[Question #690] Window period / symptoms

53 months ago
Hi dr

I hope you can help I've got pricked by a needle 8 weeks, I got tested at 4 and 6 weeks both came back negative (4th generation) but a couple of days ago I had a bad throat for a day was the better the next day and had a little sniffles but no mucus and I'm worried it could be  sero converting? As I look at a question someone put up about having a really bad throat  and dr hhh replied saying HIV gives you a mild sore throat! Like mine! I was just wondering how many weeks after an exposure can you  sero convert and are my symptoms likely to be from that and how long can you have symptoms for? Just really worrying! Thank you.
53 months ago
Sorry I also read dr hhh said its 4-6 weeks for conclusive results but on other questions you say it's defientaly conclusive after 4 weeks? I'm confused and slightly worried because mine was a couple of days before the 6 weeks
H. Hunter Handsfield, MD
H. Hunter Handsfield, MD
53 months ago
Ifyou are the same "Chris" who asked other questions recently, it is apparent you are having trouble understandingor believing the replies you had. You seem to be particularly hung up on the time to reliable test results (window period"). You are also searching as many other discussions you can find, on this website and perhaps others, and looking for what you think are discreprencies in our replies.

As you were told already, your current test results prove without doubt you did not catch HIV during the needle injury 8 weeks ago. ARS symptoms like sore throat never start more than 10-20 days after the exposure, so any symptoms at this time cannot be HIV from the event, no matter how mild or severe. It is not possible to seroconvert this late, especially with the 4th generation tests. And no matter when the symptoms occur, of course common colds and other standard viral infections are thousands of times more frequent than ARS. No matter when they occur, such symptoms almost always are due to common colds, not ARS. That's what you have:  a cold.

As for time to conclusive test results, most experts consider 4 weeks definitive, but others are more conservative and say 6 weeks. So it isn't surprising that written estimates may say either one, or might sometimes be stated as "4-6 weeks". 

You do not have HIV. It is not normal for you to be so frightened about it after the repeated, reasoned, science based advice you have had. It's as if you're hoping to prove us wrong by showing us you have HIV after all. We will not play that game. If you remain worries, you are free to be tested again and again, as many times and for as long as you wish. But a smarter approach would be to seek professional counseling about why you're having such trouble with this.

Repetative, anxiety driven questions are not permitted on the forum, so please do not start any new threads on this topic. They would be deleted without reply (and without refund of the posting fee.)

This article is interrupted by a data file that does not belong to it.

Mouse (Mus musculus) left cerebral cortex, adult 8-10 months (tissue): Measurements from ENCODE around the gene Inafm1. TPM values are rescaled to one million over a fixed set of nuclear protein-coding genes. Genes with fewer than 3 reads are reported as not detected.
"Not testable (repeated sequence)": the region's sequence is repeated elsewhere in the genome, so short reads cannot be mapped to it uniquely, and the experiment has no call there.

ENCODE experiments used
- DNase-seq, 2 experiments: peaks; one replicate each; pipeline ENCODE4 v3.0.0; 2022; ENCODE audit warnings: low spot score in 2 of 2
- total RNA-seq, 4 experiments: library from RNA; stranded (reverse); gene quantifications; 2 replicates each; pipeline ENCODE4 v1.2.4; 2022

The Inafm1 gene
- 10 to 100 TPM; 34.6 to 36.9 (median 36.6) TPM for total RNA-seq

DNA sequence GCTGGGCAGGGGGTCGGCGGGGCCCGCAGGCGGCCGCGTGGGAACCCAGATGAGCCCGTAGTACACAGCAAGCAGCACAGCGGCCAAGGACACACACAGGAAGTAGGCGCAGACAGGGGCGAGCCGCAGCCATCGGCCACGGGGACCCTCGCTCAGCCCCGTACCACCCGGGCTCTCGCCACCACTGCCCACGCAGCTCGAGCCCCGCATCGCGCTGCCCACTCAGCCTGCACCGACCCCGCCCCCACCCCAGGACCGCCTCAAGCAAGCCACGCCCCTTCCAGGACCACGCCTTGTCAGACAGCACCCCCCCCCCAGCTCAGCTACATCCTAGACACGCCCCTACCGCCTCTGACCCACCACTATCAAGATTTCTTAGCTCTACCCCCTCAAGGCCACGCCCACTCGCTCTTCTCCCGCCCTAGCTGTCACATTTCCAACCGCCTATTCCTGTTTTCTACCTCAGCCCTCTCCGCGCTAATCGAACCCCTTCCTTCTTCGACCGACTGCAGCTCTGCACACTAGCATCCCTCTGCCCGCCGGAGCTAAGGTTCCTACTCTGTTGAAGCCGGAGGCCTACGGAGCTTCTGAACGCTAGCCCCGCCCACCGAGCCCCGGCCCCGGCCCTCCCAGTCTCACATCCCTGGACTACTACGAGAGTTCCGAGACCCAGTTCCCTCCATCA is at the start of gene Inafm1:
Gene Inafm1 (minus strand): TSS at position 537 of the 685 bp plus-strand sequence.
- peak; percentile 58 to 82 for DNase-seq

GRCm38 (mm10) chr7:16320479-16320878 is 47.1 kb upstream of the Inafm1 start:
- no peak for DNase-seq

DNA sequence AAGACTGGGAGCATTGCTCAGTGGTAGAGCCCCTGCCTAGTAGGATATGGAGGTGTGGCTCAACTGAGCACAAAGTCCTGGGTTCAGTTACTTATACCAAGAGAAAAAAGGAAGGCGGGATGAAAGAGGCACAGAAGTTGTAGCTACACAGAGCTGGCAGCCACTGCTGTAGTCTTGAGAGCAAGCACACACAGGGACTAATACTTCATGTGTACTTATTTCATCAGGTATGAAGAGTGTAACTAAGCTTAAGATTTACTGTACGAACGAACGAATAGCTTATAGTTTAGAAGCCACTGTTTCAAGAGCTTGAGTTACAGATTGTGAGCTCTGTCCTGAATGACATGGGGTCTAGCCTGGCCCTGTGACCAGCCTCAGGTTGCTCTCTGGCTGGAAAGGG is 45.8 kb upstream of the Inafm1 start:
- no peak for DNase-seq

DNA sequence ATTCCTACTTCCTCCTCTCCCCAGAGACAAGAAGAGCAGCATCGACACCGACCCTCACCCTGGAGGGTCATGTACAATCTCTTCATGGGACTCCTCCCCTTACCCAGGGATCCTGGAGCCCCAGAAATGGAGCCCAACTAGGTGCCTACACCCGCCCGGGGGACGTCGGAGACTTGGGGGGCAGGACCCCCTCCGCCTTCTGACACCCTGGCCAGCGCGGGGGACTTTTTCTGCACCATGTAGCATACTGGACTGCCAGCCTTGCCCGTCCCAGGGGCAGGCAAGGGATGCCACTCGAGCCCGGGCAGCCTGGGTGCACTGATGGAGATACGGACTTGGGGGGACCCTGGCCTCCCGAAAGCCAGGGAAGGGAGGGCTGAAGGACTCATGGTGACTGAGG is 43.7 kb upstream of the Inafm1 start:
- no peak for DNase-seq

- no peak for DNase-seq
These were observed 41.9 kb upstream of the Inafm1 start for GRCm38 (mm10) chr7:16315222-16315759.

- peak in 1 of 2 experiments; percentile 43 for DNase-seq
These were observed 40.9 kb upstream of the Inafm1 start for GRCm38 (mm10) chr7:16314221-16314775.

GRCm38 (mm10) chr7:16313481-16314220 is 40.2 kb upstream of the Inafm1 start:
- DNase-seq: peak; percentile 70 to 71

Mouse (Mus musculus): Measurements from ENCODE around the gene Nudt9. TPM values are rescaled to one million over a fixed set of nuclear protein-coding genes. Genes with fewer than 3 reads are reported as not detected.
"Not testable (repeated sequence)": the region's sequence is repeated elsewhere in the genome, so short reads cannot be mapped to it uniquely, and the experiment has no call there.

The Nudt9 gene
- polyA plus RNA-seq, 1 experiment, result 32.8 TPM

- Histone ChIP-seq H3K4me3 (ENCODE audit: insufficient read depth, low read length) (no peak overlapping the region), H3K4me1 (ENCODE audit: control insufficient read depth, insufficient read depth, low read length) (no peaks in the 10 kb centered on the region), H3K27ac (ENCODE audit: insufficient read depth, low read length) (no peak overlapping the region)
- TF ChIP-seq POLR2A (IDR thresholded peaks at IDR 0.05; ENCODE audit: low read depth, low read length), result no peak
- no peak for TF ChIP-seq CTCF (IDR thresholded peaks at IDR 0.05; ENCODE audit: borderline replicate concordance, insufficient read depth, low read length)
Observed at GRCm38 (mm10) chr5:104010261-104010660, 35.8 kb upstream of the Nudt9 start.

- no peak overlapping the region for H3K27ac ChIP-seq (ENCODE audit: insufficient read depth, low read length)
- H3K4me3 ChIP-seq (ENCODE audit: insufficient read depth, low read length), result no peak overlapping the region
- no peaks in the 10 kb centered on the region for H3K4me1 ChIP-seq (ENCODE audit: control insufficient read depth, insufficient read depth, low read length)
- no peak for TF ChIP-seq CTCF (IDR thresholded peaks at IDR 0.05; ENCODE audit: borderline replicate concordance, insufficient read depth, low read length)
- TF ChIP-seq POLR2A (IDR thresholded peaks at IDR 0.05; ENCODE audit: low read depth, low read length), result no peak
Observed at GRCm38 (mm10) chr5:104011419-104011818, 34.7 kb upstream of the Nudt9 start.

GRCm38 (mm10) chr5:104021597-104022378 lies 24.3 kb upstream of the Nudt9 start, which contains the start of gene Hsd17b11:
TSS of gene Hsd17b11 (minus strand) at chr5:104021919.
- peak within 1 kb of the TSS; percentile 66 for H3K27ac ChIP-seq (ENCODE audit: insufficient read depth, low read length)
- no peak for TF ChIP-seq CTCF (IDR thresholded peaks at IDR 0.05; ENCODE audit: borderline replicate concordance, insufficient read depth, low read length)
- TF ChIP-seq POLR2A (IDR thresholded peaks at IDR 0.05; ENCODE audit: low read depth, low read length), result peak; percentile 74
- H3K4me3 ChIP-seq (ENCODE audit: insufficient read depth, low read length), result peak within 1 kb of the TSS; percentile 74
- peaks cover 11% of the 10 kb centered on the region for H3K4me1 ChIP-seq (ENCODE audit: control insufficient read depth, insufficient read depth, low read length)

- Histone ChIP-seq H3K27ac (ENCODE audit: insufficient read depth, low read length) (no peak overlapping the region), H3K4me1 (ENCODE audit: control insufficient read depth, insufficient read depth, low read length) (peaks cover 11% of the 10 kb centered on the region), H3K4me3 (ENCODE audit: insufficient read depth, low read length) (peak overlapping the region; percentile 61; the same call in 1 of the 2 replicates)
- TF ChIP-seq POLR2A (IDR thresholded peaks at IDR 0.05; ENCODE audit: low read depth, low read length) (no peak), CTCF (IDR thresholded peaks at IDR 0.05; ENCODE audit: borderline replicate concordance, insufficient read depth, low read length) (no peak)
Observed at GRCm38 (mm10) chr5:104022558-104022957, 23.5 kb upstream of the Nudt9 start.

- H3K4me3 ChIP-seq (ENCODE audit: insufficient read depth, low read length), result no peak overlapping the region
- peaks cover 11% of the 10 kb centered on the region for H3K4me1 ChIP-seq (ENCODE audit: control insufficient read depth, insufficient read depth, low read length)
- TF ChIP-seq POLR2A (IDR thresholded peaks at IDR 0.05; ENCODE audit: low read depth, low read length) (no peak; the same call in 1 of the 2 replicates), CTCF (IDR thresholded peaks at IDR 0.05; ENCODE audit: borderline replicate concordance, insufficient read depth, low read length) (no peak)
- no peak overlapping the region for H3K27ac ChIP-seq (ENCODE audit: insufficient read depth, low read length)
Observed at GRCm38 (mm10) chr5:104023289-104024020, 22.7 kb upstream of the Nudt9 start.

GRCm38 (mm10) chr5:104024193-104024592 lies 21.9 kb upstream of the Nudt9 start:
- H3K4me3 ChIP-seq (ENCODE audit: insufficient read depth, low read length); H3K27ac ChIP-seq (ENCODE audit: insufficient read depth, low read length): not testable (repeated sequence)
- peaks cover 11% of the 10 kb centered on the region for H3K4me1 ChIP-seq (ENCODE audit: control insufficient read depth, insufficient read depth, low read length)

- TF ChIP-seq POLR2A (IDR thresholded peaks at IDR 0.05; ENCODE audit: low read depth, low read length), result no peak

Good luck.  HHH, MD

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53 months ago
Ok thank you, just find it hard with so many different opinions, I know people would let go but when I got pricked by the needle it caused a lot of worry for me and to see so many different opinions it's hard to believe which one, that is why I've asked you guys as your best in the business! I worry that even tho I tested negative at 5 weeks and 5 days that's still 2 days before the 6 week window period I know I'm worrying a lot and must annoy you but this reassure more.
H. Hunter Handsfield, MD
H. Hunter Handsfield, MD
53 months ago
Look at it this way. No matter how different the opinions may have been, your original exposure apparently had almost no risk of infecting you -- I don't know the details, but that's what was implied in your discussions with Dr. Hook. So let's say there was one chance in 100,000 you were infected. Now let's assume a 4 week duo test is "only" 99% sensitive, i.e. one percent of infected people will sneak through with a negative result. Still, that negative result reduced the chance you have HIV from 1 in 100,000 to 1 in 10 million (0.00001 x 0.01 = 0.0000001). And what if the test really is only 98% sensitive, i.e. misses 2% of infections? That would put your chance of having HIV at one chance in 5 million. Is that really any different than 1 in 10 million?

The exact numbers don't matter. The point is that the chance you have HIV is low enough that any normal person would accept it as zero risk and would not feel any need for additional testing to be more certain. That's why possible minor difference in test performance between say 4 weeks, 8 weeks, and 12 weeks simply don't matter in situations like yours.

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53 months ago
Ok thanks dr sorry for the questions 
H. Hunter Handsfield, MD
H. Hunter Handsfield, MD
53 months ago
No need for apology, and sorry if my tone implied it. Take care and stay safe.

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